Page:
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Thursday, March 5, 2020

Design thinking the problem of honking on the Indian roads

IAnD Exclusive

#KyaBola

By Manoj Kothari
Visual Representations: Courtesy World Wide Web
Read Time: 3 mins
"on road behaviour kya bola manoj kothari indiaartndesign"
India millennials and GenZ are nearly mirroring global preferences. Making a positive impact on society is high on the agenda

Design strategist Manoj Kothari decodes the drivers behind bad road manners, lists some engaging activity receptacles and hopes that someone will optimistically refer to positive change… 

I live in Pune and I have seen the city change through the past two decades. From a quiet retirement town, it has evolved rapidly into a cosmopolitan city with IT, manufacturing and education at the core. I have seen the honking rising to a peak and, to my surprise, have seen it going down too. Yes, as I cross three signals in my 10km stretch from home to office, I have seen honking levels ‘going down’ significantly over a period. Being a user-behaviour-researcher, I am aware of the change and I do reflect on the potential reason. 

Using the design thinking or systemic lens, here are some thoughts and observations.

A broader brush on the problem side - why does this problem of bad road-manners happen in the first place?
  • Survival through meagre infrastructure and public facilities i.e. half the time, we as Indian citizens don’t know if the signal is really functioning well; we have seen the state of cycling paths initiatives on the road met with oblivion; we have got used to taking our own decisions, knowing that the ‘system’ is patchy.
"pune streets kya bola manoj kothari indiaartndesign"
Cars parked on a cycle-track in Aundh, Pune
"graph kya bola manoj kothari indiaartndesign"
Rising urbanization in India- source Euromonitor

  • Migration from rural to urban areas is happening at an unprecedented speed - nearly 30 people per minute. Many of them take up blue-collar jobs of cab drivers, Zomato couriers etc., struggling to adapt to city mannerisms.
  • Rapidly changing technology - before people can grapple with the existing set, and infrastructure can catch up, a new set descends. Mobile telephony has complicated bad driving on Indian roads even further. 
"drive and talk statistics kya bola manoj kothari indiaartndesign"
Number of fatalities in India due to using cellphone while driving is more than the ones due to drunk driving- Source TOI

  • Low enforcement - Law enforcement on traffic violation is low. Wrong side driving is rampant across Indian cities- much bigger damage causer than the sound pollution.

But there is a palpable change over a period, and we can enhance these signals creatively:
  • Evolution of Minimum Effort Commute: Daily long commutes demand that drivers spend their energy in more productive work i.e. listening to a podcast or may be attending to a call through Bluetooth, and just follow traffic discipline for minimum effort. How can commuting be made more productive?
"stats kya bola manoj kothari indiaartndesign"
Podcast market is set for non-linear growth 2018-2023 in India compared to rest of the world- Source PwC Global Entertainment and Media Outlook report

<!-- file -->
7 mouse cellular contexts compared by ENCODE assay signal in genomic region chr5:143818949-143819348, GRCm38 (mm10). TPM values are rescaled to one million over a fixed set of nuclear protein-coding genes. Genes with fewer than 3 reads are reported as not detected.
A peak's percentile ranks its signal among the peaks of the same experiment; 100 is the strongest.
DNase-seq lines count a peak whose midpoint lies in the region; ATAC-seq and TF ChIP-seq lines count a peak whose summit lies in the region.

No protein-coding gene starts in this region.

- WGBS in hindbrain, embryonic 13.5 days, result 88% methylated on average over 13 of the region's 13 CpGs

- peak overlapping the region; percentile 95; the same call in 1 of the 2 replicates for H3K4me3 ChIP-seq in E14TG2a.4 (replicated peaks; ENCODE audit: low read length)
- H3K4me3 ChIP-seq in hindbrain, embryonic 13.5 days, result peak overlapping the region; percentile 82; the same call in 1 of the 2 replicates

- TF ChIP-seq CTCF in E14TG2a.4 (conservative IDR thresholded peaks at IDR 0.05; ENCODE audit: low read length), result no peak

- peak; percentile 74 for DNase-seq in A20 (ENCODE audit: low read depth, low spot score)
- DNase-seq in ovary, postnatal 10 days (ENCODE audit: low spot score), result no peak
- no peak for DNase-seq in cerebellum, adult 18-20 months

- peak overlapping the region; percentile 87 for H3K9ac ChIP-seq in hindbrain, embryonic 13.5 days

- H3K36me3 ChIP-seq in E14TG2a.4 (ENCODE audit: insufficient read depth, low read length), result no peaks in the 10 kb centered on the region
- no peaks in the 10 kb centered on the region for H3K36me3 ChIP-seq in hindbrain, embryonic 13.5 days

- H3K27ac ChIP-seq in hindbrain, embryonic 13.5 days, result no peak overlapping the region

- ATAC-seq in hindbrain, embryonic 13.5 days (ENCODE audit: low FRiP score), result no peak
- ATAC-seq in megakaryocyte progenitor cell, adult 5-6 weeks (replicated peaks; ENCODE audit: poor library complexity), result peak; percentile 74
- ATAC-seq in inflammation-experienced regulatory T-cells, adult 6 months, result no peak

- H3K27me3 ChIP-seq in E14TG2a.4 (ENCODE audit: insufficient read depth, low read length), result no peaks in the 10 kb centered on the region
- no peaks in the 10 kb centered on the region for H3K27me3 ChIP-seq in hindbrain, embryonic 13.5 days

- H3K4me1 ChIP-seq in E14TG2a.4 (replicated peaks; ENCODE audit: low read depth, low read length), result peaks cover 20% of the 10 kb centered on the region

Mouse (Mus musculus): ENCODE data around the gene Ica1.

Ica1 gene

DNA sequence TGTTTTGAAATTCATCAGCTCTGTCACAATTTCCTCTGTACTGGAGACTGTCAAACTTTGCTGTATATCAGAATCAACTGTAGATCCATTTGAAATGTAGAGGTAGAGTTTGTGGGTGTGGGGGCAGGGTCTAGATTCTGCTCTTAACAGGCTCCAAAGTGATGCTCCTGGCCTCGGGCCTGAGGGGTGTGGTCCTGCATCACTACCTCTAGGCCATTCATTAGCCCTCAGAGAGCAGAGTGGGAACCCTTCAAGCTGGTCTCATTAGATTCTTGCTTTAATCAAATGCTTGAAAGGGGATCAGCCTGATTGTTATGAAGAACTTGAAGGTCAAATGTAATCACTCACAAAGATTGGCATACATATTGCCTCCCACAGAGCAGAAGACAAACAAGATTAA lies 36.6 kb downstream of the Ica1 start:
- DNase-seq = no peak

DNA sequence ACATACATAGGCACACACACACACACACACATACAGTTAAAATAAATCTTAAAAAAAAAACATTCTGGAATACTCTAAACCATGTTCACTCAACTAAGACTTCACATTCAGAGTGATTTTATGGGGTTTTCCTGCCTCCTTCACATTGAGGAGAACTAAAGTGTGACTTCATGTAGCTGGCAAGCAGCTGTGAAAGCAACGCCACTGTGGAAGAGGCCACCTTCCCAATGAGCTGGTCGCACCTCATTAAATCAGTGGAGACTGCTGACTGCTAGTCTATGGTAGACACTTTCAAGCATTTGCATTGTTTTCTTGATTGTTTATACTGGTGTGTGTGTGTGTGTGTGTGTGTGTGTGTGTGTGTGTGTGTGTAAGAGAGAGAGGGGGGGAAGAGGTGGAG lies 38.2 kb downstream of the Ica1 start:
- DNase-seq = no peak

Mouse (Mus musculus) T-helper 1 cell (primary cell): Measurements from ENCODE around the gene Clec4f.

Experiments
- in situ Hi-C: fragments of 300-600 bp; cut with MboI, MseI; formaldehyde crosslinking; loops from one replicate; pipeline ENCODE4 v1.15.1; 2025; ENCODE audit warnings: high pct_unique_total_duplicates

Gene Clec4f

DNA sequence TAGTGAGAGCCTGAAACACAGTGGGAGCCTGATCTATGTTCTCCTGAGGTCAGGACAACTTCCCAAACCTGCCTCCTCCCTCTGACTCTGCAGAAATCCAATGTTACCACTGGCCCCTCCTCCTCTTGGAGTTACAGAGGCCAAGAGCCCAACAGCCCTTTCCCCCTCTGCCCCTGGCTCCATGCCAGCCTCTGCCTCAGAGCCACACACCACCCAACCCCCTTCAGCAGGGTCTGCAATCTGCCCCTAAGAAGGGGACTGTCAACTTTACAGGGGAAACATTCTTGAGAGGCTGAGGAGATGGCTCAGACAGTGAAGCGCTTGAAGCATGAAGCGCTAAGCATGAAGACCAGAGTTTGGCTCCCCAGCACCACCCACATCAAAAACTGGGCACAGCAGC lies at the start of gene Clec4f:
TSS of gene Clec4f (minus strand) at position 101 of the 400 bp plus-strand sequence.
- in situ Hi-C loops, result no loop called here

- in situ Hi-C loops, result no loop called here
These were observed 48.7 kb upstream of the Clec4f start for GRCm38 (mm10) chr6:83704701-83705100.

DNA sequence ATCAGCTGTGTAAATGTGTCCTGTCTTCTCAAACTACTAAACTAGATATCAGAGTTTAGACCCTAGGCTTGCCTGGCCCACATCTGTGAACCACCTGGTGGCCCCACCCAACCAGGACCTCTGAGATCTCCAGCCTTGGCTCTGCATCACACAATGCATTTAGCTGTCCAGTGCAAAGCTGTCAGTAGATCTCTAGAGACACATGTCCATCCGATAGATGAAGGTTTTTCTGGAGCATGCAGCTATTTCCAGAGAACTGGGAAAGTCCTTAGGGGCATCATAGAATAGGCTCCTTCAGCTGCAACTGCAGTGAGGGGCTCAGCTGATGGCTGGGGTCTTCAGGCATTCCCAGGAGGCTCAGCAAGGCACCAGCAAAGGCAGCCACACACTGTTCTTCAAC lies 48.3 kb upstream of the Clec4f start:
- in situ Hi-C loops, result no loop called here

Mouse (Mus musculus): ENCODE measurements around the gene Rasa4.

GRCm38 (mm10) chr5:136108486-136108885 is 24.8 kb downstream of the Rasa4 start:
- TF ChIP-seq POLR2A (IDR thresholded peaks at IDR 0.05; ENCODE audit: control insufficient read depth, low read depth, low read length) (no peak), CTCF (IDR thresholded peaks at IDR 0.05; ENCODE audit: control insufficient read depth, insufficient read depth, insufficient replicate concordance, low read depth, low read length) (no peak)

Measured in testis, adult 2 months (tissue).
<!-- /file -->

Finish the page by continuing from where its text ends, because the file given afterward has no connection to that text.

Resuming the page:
• Rise of the ‘woke’ generation: GenZ and millennials are now ruling the roads. Many of them, if not all, are aware of climate change, gender equality, inclusivity, and other kinds of global issues. They are also changing the road behaviour on the road for the better. How can we engage these ambassadors of change can bring good results to the overall scenario? 
  • Behaviour design by technology frontiers: Many cities are undergoing smart-city transformation with super upgrade of infrastructure. Jaipur airport to main city access road now has speed-detection cameras all along and just like foreign countries, one gets a challan at home, with the picture of your vehicle on the road, speed and date. And you will be surprised at the discipline there. 
  • Soon we will be speaking of ‘connected cars’ or ‘connected vehicles’. Every vehicle will be connected to the internet and each other. In a country where the IT sector accounts for nearly 10% if the GDP (overall service sector is contributing nearly 55%), why can’t we take a tech leap to make the vehicles smarter (examples like a bike won’t start if the rider does not wear the helmet). 

Can technology help people express their anger more creatively i.e. can the vehicles change their colour to show anger at bad road behaviour?
  • City happiness quotient: Blaring music and loud honking also shows frustration amongst the citizenry on the road. Can there be a systemic level solution to make the roads happier? Some cities have seen ‘pedestrian only’ streets and ‘happy streets’. Streets have messages and art that engages people. How can the happiness quotient be increased on the road further?
"happy streets kya bola manoj kothari indiaartndesign"
Happy street day in Pune-Pic by Ashish Parkhi
Manoj Kothari


Manoj is a co-founder and chief design strategist at Turian Labs - a research and innovation strategy consulting company based in Pune. Turian Labs works on Design led Innovation strategy and Future Thinking assignment with global organizations like Google, Samsung, Aditya Birla Group, Mahindra group and government of Finland to name a few. Manoj is a visiting professor on innovation at ISB, Hyderabad and NID, Ahmedabad amongst others. He speaks on innovation, design and megatrends based future strategy in several forums. He has authored a non-fiction book 'Skyway Interpreter', a book of poetry ‘Madhurimayan’ and tweets as @lookinbard.

He can be contacted at manoj@turianlabs.com

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